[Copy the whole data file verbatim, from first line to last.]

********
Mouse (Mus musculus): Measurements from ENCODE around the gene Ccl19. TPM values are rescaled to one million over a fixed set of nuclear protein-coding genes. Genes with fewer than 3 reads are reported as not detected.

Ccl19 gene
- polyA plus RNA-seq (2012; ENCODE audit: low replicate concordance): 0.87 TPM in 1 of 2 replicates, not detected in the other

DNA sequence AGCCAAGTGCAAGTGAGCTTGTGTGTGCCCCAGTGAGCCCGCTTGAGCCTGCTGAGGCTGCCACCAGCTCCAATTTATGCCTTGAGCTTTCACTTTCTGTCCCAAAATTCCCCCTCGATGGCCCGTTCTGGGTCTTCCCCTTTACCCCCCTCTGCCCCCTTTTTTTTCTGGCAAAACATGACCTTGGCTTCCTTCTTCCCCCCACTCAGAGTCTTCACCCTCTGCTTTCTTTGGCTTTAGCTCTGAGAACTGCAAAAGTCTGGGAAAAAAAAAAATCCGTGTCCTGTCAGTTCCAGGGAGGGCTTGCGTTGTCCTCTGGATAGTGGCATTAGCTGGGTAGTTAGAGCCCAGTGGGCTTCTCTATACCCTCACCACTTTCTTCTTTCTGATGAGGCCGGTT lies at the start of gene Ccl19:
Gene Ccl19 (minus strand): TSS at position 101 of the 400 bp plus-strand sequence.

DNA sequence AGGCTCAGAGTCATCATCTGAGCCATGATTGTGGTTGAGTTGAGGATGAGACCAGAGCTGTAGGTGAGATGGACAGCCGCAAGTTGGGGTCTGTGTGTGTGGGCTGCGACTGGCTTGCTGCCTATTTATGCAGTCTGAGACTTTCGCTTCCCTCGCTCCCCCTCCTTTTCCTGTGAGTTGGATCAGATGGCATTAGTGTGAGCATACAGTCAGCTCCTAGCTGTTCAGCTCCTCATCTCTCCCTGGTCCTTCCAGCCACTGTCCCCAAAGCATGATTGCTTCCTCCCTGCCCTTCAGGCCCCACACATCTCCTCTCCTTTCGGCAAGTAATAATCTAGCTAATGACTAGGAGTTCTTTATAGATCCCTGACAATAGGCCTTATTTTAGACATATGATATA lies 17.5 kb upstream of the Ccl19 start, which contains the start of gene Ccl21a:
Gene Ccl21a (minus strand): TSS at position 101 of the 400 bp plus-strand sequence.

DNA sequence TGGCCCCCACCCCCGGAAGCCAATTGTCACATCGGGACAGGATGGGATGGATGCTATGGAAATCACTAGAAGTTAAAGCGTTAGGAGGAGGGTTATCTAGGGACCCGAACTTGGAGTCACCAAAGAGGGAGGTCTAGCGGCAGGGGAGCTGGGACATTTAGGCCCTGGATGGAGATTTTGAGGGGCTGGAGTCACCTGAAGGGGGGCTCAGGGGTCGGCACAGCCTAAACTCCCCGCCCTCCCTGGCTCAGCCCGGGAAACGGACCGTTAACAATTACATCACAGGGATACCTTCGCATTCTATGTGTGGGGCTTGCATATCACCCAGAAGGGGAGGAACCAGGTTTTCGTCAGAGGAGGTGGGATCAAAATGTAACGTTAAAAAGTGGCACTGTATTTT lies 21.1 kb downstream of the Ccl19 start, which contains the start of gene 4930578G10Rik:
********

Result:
Mouse (Mus musculus): Measurements from ENCODE around the gene Ccl19. TPM values are rescaled to one million over a fixed set of nuclear protein-coding genes. Genes with fewer than 3 reads are reported as not detected.

Ccl19 gene
- polyA plus RNA-seq (2012; ENCODE audit: low replicate concordance): 0.87 TPM in 1 of 2 replicates, not detected in the other

DNA sequence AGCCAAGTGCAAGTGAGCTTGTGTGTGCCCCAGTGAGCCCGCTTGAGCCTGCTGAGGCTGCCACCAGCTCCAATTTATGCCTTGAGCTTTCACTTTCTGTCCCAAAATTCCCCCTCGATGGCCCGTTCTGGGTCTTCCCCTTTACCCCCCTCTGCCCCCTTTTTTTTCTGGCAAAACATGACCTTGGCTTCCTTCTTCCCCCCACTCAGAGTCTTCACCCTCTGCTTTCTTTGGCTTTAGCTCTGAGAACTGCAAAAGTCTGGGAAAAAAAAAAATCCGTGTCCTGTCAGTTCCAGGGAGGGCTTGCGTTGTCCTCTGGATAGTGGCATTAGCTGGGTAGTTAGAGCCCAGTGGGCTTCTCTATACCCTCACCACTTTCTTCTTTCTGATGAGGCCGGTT lies at the start of gene Ccl19:
Gene Ccl19 (minus strand): TSS at position 101 of the 400 bp plus-strand sequence.

DNA sequence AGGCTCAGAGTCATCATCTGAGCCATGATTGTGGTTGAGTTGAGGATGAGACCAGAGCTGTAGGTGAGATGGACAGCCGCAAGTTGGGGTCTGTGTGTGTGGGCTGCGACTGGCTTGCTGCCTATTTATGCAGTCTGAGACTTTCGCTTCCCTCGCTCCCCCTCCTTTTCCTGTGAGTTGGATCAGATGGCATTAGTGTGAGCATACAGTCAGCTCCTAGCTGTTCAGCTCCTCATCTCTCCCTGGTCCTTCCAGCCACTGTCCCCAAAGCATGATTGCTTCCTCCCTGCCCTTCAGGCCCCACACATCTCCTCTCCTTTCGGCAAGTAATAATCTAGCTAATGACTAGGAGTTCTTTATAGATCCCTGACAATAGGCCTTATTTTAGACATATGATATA lies 17.5 kb upstream of the Ccl19 start, which contains the start of gene Ccl21a:
Gene Ccl21a (minus strand): TSS at position 101 of the 400 bp plus-strand sequence.

DNA sequence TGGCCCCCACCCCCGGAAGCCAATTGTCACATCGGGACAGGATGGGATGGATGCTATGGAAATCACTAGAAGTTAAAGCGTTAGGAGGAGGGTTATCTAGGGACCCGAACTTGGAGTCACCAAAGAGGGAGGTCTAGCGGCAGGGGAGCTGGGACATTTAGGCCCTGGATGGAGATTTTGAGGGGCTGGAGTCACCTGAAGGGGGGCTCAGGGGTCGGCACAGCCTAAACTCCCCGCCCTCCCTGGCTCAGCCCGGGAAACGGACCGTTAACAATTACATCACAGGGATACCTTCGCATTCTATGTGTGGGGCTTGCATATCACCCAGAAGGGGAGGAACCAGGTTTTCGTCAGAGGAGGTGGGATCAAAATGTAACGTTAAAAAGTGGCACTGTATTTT lies 21.1 kb downstream of the Ccl19 start, which contains the start of gene 4930578G10Rik: